1. Yes. Our political parties might as well be political cabals. But that might have been the thought of ordinary Americans regarding the Federalists and the Democratic-Republicans; bankers and industrialists wanting to industrialize and plantation-owners wanting their “workers” free from intervention. And the British Whigs and Tories arose from monarchy-centered factions. Man did not spring—wise and civillized—from Zeus’ head like Athena. Man evolved from self-intersted animals out for survival. Such also follows for parties of men.

      And another point: the past can be easily organized into trends and patterns, but the present cannot be so easily organized.

      2. Pardon my words—but the Left is under-appreciated here. I am not saying we should all become leftists. I think that polite and courteous centrists and conservatives have much to learn from the Leftists: they—above all other groups/persuasions that I have read and skimmed on—have done the best in terms of fusing wide-eyed idealism and ruthless pragmatism. No offense—but if we’re talking about “reformers” (people who want to change things—neutral term: your call whether you disagree or agree, think they’re good or bad) they are pretty much the Catholic Church to the small, denominational and assorted protestant parishes of other reformers.

      Joma is there. And so is Abad. That says a lot.

      3. Which comes first—good men or a good society with good conditions? Do you need good men to create a good society? Or good conditions to create good men? I think I lean towards the latter and you lean towards the former.

      4 True.

      4.1 Maybe that’s because no major party (save for PDP-Laban in the 80s, the Left and the Centrist Democrat Party) has actually tried a party based on mass membership. All the (relatively) rigorous idelogical firming up of the LP won’t solidify if they don’t have grassroots, non-politician members.

      It’s not an issue of the character of the people within. It’s an issue of the people within lacking incentives within their party structure to act differently.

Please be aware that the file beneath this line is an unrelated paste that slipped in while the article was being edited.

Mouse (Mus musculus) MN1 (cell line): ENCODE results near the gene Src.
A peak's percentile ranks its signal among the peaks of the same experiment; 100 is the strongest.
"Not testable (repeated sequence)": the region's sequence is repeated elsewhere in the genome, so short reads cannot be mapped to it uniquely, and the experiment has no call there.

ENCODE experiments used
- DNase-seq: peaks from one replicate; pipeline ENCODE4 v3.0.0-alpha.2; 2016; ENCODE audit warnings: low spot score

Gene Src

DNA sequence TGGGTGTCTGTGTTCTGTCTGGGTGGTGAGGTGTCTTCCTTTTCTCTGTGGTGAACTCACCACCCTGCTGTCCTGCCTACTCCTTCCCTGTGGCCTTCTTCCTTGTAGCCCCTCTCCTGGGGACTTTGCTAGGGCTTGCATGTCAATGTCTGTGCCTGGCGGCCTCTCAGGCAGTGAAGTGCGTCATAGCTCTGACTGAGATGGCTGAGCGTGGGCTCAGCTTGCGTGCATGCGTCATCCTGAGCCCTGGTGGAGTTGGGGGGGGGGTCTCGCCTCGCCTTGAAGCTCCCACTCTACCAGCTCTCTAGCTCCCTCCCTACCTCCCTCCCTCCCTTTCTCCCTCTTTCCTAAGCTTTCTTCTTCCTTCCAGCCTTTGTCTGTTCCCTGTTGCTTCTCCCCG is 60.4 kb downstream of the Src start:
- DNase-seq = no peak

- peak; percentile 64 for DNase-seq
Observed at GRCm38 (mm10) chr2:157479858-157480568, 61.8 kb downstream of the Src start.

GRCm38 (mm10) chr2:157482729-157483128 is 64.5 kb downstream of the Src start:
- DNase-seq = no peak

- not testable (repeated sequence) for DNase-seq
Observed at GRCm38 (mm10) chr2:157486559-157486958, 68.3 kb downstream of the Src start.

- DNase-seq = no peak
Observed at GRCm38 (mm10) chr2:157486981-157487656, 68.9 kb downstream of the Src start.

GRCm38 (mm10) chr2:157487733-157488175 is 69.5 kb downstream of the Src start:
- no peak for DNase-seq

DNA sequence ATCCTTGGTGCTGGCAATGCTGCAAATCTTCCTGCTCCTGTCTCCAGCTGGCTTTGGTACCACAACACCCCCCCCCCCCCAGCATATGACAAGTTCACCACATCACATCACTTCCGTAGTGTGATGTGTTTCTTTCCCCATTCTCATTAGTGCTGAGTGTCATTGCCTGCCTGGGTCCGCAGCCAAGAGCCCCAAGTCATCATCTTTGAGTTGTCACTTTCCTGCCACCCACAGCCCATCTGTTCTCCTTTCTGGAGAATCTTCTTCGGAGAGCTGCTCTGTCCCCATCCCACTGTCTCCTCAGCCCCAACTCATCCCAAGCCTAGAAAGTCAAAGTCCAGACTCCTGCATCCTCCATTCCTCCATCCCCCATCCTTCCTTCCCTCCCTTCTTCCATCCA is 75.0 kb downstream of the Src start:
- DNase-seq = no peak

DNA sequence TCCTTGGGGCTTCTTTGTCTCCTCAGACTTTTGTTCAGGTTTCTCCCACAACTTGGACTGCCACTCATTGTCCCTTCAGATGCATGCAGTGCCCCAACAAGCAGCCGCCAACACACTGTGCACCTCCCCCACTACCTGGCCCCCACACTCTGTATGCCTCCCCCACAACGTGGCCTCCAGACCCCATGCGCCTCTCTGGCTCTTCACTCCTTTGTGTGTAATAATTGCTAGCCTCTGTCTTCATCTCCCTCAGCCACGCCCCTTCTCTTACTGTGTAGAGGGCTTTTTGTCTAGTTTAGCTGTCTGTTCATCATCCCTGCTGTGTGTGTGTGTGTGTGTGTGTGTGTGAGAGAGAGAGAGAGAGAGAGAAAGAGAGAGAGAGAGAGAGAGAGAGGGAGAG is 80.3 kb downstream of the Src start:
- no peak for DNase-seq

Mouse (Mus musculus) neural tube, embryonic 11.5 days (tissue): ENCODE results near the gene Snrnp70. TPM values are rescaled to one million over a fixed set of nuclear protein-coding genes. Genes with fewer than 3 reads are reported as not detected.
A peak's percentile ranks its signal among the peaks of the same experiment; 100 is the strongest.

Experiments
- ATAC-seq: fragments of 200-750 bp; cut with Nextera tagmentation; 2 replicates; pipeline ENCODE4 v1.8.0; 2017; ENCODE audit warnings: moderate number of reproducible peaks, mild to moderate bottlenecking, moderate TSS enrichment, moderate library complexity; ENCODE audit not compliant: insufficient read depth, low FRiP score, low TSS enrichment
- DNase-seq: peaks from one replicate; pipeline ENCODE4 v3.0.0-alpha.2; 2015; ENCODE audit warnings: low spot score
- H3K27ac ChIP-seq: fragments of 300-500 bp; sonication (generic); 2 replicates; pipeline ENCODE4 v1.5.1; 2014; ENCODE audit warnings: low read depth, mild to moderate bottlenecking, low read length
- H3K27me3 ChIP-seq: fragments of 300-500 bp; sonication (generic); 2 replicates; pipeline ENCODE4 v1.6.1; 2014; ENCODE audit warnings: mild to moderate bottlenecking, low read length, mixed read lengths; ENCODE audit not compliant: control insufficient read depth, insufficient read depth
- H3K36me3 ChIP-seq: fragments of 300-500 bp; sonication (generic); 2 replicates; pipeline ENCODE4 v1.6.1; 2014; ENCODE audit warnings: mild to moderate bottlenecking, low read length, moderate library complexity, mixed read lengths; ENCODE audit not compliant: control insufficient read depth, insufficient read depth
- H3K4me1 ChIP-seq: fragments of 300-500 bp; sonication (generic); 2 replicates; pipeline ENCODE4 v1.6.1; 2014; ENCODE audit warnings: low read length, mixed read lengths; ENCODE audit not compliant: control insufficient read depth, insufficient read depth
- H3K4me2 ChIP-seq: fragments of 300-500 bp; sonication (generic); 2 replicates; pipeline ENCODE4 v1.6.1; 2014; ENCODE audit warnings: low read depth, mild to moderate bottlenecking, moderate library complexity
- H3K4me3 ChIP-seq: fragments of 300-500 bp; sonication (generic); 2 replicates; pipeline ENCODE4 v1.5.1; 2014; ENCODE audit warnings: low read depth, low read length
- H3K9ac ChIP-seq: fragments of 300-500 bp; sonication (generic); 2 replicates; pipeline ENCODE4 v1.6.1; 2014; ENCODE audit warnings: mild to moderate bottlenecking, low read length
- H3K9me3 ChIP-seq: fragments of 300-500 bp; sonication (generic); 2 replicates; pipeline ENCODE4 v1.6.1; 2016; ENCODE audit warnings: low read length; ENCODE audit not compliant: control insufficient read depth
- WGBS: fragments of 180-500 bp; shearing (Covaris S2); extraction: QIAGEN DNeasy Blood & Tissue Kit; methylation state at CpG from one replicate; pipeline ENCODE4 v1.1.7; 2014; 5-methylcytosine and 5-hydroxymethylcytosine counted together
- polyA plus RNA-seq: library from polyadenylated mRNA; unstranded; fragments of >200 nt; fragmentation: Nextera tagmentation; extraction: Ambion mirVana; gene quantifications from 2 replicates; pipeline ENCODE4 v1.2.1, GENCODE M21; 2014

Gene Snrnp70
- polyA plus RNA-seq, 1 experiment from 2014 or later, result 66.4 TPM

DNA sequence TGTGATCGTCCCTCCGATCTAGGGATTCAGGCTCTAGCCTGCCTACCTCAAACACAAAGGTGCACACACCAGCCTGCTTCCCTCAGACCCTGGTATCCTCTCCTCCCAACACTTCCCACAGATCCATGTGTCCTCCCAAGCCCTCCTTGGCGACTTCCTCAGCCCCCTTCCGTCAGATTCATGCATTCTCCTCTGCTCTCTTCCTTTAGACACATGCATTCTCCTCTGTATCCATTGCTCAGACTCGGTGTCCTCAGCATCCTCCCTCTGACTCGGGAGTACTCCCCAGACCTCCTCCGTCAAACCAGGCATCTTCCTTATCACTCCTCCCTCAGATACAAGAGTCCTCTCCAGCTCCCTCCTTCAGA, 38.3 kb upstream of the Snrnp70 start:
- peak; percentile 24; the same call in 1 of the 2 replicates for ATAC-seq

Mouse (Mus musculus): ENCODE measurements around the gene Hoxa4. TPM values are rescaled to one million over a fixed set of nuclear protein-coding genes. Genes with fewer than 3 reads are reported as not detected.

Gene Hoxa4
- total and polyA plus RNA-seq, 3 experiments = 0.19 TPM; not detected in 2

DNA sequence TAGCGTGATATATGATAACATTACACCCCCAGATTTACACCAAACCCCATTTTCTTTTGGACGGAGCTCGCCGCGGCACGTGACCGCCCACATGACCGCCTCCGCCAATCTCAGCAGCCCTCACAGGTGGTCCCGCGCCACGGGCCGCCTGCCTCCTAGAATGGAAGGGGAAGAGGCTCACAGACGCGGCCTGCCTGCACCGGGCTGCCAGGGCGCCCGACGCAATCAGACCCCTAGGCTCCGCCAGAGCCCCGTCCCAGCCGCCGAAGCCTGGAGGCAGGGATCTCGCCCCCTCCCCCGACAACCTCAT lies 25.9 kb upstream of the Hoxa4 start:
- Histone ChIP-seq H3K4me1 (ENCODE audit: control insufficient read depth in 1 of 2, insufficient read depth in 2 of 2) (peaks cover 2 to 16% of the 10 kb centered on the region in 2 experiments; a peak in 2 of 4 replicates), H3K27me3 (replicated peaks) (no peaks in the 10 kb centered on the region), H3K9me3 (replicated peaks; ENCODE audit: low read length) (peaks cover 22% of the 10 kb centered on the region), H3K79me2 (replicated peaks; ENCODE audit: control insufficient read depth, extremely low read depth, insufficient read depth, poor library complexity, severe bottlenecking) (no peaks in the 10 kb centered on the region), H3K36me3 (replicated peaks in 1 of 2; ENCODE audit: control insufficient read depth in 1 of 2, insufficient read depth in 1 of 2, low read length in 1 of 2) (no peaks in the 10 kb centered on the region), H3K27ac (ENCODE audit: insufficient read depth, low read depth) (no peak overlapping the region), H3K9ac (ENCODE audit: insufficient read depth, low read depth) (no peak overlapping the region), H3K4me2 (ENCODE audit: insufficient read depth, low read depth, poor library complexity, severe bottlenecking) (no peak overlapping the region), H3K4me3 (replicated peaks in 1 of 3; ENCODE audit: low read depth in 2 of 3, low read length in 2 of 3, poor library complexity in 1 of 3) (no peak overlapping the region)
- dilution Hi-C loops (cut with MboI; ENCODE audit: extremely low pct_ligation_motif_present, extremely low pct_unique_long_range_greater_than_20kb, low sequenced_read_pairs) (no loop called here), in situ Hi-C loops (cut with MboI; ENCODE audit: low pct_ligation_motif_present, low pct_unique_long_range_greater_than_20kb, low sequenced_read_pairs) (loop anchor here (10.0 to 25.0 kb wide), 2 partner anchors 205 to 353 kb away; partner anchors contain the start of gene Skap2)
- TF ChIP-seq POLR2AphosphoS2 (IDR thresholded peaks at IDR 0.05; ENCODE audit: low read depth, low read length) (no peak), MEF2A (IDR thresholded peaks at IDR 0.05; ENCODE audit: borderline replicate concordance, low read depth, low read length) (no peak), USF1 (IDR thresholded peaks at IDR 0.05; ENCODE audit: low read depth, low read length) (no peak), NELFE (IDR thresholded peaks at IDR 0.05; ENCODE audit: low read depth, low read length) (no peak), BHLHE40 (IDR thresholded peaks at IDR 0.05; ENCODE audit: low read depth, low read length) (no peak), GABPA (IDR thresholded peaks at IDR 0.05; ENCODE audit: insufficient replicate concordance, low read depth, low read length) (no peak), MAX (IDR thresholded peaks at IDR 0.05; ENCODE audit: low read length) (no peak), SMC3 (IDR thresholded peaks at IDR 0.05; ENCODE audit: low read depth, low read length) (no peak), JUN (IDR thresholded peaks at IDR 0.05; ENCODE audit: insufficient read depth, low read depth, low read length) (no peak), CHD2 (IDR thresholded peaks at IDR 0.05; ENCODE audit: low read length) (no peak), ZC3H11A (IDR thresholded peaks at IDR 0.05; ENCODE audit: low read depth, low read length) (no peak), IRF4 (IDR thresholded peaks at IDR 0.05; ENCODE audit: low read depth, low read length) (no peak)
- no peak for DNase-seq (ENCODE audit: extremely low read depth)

5. I would contend that principles can co-exist with self-interest. And that in fact—the former arises from the latter.

      In your article, you defined principles using the following defintion:

      “A principle is defined as a ‘fundamental truth or proposition that serves as the foundation for a system of belief or behavior or for a chain of reasoning.'”

      I agree with this definition in principle. Hahaha. 🙂 Okay—though on a bit more serious note, I would like to put forth a question: are all principles—recognized and defined by the above definitions—morally good? Implicitly—no—as you recognized the existence of “Darwinian” principles motivating our politicians. Many in the course of this discussion expressed doubts about any sort of “principled” formation emerging our society—after all, aren’t all politicians just trapos out for their own skin.


      I like to think that politicians—like us mortals—have to live with themselves. Have to justify why they exist in the world. Sure—politicians play to win. But, on a higher level, they search for meaning too like the rest of us. Take for instance the American Federalists and Democratic-Republicans in the early days of the USA. The bankers and industrialists were for the former and the farmers were for the latter. Now—a cynic may barge in and say: “They’re all money-grubbing elites! Either greedy usurers or slave-owners!”

      The cynic is correct. Bankers will naturally do things in their self-interest, like set-up a central bank. Farmers on the plantation will naturally do things in their self-interest, like protect their “chattel” from regulation. But I don’t think bankers and slave-owners solely and only justify their lives by—watch this word—saying, “The strong will live and I’ll steal, steal, steal and screw the little man!”